A Toad’s Sticky Saliva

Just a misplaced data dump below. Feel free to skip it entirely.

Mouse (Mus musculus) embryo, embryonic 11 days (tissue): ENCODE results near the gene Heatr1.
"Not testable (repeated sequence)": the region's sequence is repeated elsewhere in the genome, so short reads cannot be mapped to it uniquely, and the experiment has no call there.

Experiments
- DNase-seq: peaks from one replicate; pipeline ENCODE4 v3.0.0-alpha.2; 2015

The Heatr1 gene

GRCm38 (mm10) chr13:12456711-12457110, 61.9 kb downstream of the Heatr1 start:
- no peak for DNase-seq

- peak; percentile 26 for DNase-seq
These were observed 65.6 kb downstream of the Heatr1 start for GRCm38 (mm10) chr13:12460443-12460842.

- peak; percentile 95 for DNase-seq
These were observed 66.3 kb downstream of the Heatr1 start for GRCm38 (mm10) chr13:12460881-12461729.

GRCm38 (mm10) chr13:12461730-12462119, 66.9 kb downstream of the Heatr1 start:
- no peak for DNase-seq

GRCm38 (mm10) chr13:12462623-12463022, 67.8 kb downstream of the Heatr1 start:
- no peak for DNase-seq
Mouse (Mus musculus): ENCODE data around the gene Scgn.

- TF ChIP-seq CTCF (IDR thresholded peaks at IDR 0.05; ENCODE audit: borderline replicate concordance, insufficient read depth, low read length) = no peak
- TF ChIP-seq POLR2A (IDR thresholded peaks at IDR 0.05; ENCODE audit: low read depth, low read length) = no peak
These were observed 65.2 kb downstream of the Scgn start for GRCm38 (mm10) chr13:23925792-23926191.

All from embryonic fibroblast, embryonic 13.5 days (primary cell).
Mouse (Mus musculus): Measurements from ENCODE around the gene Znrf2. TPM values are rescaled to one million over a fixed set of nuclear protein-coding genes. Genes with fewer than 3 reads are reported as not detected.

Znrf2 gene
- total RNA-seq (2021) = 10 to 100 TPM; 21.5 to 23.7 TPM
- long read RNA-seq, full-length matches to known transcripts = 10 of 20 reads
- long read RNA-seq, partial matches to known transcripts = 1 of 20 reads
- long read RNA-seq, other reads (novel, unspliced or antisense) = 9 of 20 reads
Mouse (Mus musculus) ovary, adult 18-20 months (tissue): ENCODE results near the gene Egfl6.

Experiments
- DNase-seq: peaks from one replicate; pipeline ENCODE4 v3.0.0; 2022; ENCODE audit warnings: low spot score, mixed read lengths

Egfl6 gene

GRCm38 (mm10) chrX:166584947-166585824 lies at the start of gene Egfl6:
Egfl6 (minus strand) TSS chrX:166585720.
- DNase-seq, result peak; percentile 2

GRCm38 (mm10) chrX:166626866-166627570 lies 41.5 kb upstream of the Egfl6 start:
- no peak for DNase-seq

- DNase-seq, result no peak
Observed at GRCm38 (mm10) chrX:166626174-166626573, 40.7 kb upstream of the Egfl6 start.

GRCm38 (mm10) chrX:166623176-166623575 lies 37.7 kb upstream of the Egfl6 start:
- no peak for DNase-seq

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Frogs and toads shoot out their tongues to capture and envelop their prey in a fraction of a second. They owe their success in this area to two features: the squishiness of their tongues and the stickiness of their saliva. The super squishy toad tongue deforms to touch as much of the insect as possible. That shape-changing helps deliver the saliva, which is an impressively fast-acting, shear-thinning fluid. Under normal circumstances, the saliva is sticky and about as viscous as honey. But the shear from the tongue’s impact makes the saliva flow like water, spreading across the insect’s body. Then it morphs back into its viscous, sticky self, providing enough adhesive power that the insect can’t escape the toad pulling its tongue back in. (Video credit: Deep Look/KQED; research credit: A. Noel et al.)

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